One reason why I want 30 digits of Pi or even more

I was wondering how fast the Taylor Series for $\exp(\pi i)$ would converge.  According to Taylor,

$$\exp(\pi i) = 1 + (\pi i) + (\pi i)^2/2! + (\pi i)^3/3! + (\pi i)^4/4! + \ldots = \sum_{j=0}^\infty \frac{(\pi i)^j}{j!}.$$

According to Euler, $\exp(\pi i)= -1$.  I wanted to estimate the convergence rate, so I just fired up Mathematica and plotted the values of $$error(k) = \left| 1+ \sum_{j=0}^\infty \frac{(\pi i)^j}{j!}\right|.$$  The Mathematica plot is shown below.



It occurred to me that Mathematica knows thousands of digits of pi.  I could force it to only use the first 16 digits by using double precision floating point numbers. If I do that, then the log(Error) plot is “wrong” because the approximation for pi is not accurate enough.  The erroneous plot is shown below.


If you want a good estimate of the truncated Taylor series error using $k$ terms, you could use the absolute value of term $k+1$ which is

$$error(k)\approx f(k)= \frac{\pi^{k+1}}{(k+1)!}$$.

Here is a plot of $r(k)= error(k)/f(k)$.  If the estimator is good, then the $r(k)$ values (y-coordinates) should be near 1.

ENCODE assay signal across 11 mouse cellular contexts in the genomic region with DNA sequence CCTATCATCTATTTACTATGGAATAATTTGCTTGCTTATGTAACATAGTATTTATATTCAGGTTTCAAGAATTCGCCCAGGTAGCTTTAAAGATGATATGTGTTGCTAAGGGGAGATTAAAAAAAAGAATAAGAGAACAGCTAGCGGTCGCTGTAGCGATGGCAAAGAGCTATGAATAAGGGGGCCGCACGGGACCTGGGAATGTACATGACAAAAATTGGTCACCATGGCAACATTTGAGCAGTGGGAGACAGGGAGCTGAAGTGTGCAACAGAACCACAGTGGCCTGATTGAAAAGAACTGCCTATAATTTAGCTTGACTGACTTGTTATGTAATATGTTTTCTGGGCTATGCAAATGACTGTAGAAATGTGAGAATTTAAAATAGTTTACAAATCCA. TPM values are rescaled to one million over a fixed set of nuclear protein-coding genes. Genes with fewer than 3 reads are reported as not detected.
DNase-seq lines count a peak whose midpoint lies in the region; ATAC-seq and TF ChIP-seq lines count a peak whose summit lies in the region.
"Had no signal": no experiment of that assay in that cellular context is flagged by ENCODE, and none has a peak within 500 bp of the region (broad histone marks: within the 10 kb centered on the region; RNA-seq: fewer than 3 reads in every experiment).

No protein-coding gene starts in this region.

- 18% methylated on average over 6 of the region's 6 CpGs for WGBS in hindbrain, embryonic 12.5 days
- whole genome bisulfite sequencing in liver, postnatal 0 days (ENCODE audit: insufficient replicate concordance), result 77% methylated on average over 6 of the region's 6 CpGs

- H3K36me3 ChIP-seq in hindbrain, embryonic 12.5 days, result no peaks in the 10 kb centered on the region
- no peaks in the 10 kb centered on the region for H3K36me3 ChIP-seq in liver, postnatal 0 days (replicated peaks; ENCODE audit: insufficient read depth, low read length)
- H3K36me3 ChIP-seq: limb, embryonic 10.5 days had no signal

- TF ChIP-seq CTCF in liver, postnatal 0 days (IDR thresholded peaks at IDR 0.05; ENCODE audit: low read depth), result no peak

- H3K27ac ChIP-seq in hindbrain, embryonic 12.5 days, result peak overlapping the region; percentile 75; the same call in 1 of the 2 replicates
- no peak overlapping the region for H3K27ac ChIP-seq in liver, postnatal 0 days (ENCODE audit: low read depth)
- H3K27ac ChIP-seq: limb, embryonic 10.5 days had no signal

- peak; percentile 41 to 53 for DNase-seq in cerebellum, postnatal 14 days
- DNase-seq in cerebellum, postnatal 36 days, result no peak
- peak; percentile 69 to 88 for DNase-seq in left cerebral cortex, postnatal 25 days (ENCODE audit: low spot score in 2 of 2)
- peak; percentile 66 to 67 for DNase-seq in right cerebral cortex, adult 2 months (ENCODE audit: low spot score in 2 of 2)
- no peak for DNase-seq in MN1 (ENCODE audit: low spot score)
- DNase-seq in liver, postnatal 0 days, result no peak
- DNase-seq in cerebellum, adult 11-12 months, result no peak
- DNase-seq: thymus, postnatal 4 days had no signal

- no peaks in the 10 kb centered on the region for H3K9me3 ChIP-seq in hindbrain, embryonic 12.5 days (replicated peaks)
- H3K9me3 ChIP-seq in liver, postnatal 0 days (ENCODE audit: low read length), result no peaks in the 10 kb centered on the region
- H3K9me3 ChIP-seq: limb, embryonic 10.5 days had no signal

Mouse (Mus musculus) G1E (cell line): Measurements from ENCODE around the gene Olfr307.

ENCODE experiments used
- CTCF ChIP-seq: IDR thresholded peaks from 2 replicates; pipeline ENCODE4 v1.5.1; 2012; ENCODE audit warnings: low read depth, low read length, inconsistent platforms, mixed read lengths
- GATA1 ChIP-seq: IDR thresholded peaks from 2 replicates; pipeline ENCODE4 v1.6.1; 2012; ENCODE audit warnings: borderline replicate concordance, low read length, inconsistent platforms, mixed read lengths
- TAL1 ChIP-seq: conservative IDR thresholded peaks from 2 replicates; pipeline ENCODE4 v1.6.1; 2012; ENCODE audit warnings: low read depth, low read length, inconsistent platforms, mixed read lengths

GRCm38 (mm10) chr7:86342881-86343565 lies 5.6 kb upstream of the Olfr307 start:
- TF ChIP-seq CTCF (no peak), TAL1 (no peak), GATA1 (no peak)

Creating these plots requires around 30 digits of pi!  If I wanted to look at more terms, I would need more digits of pi.


Here is the code I used to generate the plots.

SetOptions[ListPlot, GridLines -> Automatic, Frame -> True, ImageSize -> 250];
error[k_] := Abs[ 1 + Sum[ (I Pi)^j/j!, {j, 0, k}]];
plt0 = ListPlot[ Array[error, 10], Frame -> True, 
 FrameLabel -> (Style[#, 18] & /@ {"Number of Terms", "Error"})];
plt1 = ListPlot[Log[ Array[error, 40]],
 FrameLabel -> (Style[#, 18] & /@ {"Number of Terms", 
error[k_] := Abs[ 1 + Sum[ (I N[Pi])^j/j!, {j, 0, k}]];
plt3 = ListPlot[Log[ Array[error, 40]], Frame -> True, 
 FrameLabel -> (Style[#, 18] & /@ {"Number of Terms", "log(Error)", 
 "Bad Error plot Caused by using only 16 digits of pi", " "}), 
 PlotLabel -> 
 Style["Bad Error plot Caused by using\n only 16 digits of pi", 
errorRat[k_] := 
 Abs[ 1 + Sum[ (I Pi)^j/j!, {j, 0, k}]]/ (Pi^(k + 1)/(k + 1)! );
plt4 = ListPlot[Array[errorRat, 40], Frame -> True, 
 FrameLabel -> (Style[#, 18] & /@ {"Number of Terms", 
 PlotLabel -> 
 Style["Plot error(k) divided by estimated\n error(k) for \
k=1,2,..., 40", 16]];